Vol.9,No.1:25—36

An Image Inpainting Technique Based on

the Fast Marching Method

Alexandru Telea

Eindhoven University of Technology

Abstract. Digital inpainting provides a means for reconstruction of small dam-

aged portions of an image. Although the inpainting basics are straightforward, most

inpainting techniques published in the literature are complex to understand and im-

plement. We present here a new algorithm for digital inpainting based on the fast

marching method for level set applications. Our algorithm is very simple to im-

plement, fast, and produces nearly identical results to more complex, and usually

slower, known methods. Source code is available online.

1. Introduction

Digital inpainting, the technique of reconstructing small damaged portions of

an image, has received considerable attention in recent years. Digital inpaint-

ing serves a wide range of applications, such as removing text and logos from

still images or videos, reconstructing scans of deteriorated images by remov-

ing scratches or stains, or creating artistic eﬀects. Most inpainting methods

work as follows. First, the image regions to be inpainted are selected, usu-

ally manually. Next, color information is propagated inward from the region

boundaries, i.e., the known image information is used to ﬁll in the missing

areas. In order to produce a perceptually plausible reconstruction, an in-

painting technique should attempt to continue the isophotes (lines of equal

gray value) as smoothly as possible inside the reconstructed region. In other

words, the missing region should be inpainted so that the inpainted gray value

and gradient extrapolate the gray value and gradient outside this region.

© A K Peters, Ltd.

25 1086-7651/04 $0.50 per page

26 journal of graphics tools

Several inpainting methods are based on the above ideas. In [Bertalmio 00,

Bertalmio 01], the image smoothness information, estimated by the image

Laplacian, is propagated along the isophotes directions, estimated by the im-

age gradient rotated 90 degrees. The Total Variational (TV) model [Chan

and Shen 00a] uses an Euler-Lagrange equation coupled with anisotropic dif-

fusion to maintain the isophotes’ directions. The Curvature-Driven Diﬀusion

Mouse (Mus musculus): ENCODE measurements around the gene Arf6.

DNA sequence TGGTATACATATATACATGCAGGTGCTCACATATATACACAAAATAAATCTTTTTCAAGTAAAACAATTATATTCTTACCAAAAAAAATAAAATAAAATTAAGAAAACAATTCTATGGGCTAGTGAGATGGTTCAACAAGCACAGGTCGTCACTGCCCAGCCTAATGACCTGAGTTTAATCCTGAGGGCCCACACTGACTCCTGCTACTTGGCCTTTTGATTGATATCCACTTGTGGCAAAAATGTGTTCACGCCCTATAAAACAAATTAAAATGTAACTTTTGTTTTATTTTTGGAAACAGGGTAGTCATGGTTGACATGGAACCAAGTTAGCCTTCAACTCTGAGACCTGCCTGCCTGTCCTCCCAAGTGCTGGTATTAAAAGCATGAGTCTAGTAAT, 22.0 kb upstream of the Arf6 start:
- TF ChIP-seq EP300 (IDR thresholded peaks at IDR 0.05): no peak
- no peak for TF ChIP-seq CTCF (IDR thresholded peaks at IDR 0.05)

(CCD) model [Chan and Shen 00b] enhances the TV method to drive dif-

fusion along the isophotes’ directions and thus allows inpainting of thicker

regions. All above methods essentially solve a Partial Diﬀerential Equation

(PDE) that describes the color propagation inside the missing region, subject

to various heuristics that attempt to preserve the isophotes’ directions. Pre-

serving isophotes is, however desirable, never perfectly attained in practice.

The main problem is that both isophote estimation and information propaga-

tion are subject to numerical diﬀusion. Diﬀusion is desirable as it stabilizes

the PDEs to be solved, but leads inevitably to a cetain amount of blurring of

the inpainted area.

A second type of methods [Oliveira 01] repeatedly convolves a simple 3 ×

3ﬁlter over the missing regions to diﬀuse known image information to the

missing pixels.

However impressive, the above methods have several drawbacks that pre-

clude their use in practice. The PDE-based methods require implementing

nontrivial iterative numerical methods and techniques, such as anisotropic

diﬀusion and multiresolution schemes [Bertalmio 00]. Little or no informa-

tion is given on practical implementation details such as various thresholds

or discretization methods, although some steps are mentioned as numerically

unstable. Moreover, such methods are quite slow, e.g., a few minutes for

the relatively small inpainting region shown in Figure 1. In contrast, the

convolution-based method described in [Oliveira 01] is fast and simple to im-

plement. However, this method has no provisions for preserving the isophotes’

directions. High-gradient image areas must be selected manually before in-

painting and treated separately so as not to be blurred.

We propose a new inpainting algorithm based on propagating an image

smoothness estimator along the image gradient, similar to [Bertalmio 00]. We

estimate the image smoothness as a weighted average over a known image

neighborhood of the pixel to inpaint. We treat the missing regions as level

setsandusethefastmarchingmethod(FMM)describedin[Sethian96]to

propagate the image information. Our approach has several advantages:

•it is very simple to implement (the complete pseudocode is given here);

•it is considerably faster than other inpainting methods–processing an

800 ×600 image (Figure 1) takes under three seconds on a 800 MHz PC;

•it produces very similar results as compared to the other methods;

Telea: An Image Inpainting Technique 27

a) b)

Figure 1. An 800 ×600 image inpainted in less than three seconds.

•it can easily be customized to use diﬀerent local inpainting strategies.

In Section 2, we describe our method. Section 3 presents several results,

details our method’s advantages and limitations in comparison to other meth-